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How Wilbur Ross made money from a story exposing his business ties to the Kremlin

Obsession
"America First"
Obsession
"America First"

In late October 2017, US commerce secretary Wilbur Ross was asked for comment about a damning story (paywall) on his business ties to the Kremlin. Bad press was inevitable, and the company that tied him to Russia was sure to suffer a hit in its market value.

The story would show that Ross owned stock in shipping company Navigator Holdings, which counted as a major client a Russian company part-owned by Putin’s ex-son-in-law and a close friend.

But if that revelation from the Paradise Papers was giving him lemons, Ross found a way to make lemonade. Forbes reports that a few days after the New York Times reached him for comment, Ross opened up a short position against Navigator Holdings—essentially, a bet that its stock would go down.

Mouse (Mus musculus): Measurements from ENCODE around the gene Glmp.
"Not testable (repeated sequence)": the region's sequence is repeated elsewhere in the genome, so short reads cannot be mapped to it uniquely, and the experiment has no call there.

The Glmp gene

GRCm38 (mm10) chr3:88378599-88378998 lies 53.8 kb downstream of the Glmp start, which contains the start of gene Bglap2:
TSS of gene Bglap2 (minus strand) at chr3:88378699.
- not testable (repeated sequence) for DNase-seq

Six days after that, the New York Times and the International Consortium of Investigative Journalists reported Ross’s holdings. Ross insisted there was “nothing wrong” with owning the stock, since the Russian investor wasn’t sanctioned (even if its shareholders were).

While Navigator’s shares didn’t plummet, they did eventually fall by 4%. Eleven days after the story broke, Ross sold his shares, “seemingly with a profit,” Forbes reports.

The Forbes investigation reports that several other stocks held by Ross until 2017 could pose a conflict of interest for the US commerce secretary, including in companies tied to the Chinese state.

Update (06/19): Ross told Quartz in a statement that he had sold Navigator shares earlier in the year, and in late October realized that he still held Navigator shares in another account. Ross says he sold them short in order to immediately offload them in alignment with his previous divestment, and that he completed the short by handing the shares out on Nov. 16 once he got access to them. A Department of Commerce spokesperson highlighted that ethics officials ruled that the transactions complied with federal ethics requirements.

Correction: This story has been amended to clarify that Ross no longer holds stocks connected to the Chinese state.

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